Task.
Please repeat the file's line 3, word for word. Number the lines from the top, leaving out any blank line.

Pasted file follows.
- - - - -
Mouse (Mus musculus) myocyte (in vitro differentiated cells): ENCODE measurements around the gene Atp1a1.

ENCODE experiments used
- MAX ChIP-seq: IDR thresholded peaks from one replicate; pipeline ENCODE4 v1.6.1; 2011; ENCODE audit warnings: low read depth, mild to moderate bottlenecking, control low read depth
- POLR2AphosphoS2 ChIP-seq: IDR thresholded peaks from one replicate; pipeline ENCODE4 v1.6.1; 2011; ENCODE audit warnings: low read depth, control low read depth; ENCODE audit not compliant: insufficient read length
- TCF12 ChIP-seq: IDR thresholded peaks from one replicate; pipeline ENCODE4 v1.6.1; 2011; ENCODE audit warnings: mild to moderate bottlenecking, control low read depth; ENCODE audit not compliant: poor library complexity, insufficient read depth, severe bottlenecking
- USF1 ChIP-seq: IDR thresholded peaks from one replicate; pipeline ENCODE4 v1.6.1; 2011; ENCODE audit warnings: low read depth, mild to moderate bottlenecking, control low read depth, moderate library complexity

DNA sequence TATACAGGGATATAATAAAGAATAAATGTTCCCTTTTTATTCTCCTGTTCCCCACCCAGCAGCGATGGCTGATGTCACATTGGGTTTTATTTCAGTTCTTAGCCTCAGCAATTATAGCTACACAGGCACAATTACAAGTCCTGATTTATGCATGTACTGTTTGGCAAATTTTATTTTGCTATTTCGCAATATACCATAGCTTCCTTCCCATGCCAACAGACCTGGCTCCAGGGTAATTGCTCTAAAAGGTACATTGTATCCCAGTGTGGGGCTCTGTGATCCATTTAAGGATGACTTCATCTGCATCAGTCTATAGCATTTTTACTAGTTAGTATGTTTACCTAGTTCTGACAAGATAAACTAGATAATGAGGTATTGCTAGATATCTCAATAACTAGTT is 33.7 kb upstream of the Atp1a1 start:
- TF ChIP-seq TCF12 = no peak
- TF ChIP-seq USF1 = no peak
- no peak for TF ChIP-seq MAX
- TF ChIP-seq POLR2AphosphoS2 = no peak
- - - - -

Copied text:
- MAX ChIP-seq: IDR thresholded peaks from one replicate; pipeline ENCODE4 v1.6.1; 2011; ENCODE audit warnings: low read depth, mild to moderate bottlenecking, control low read depth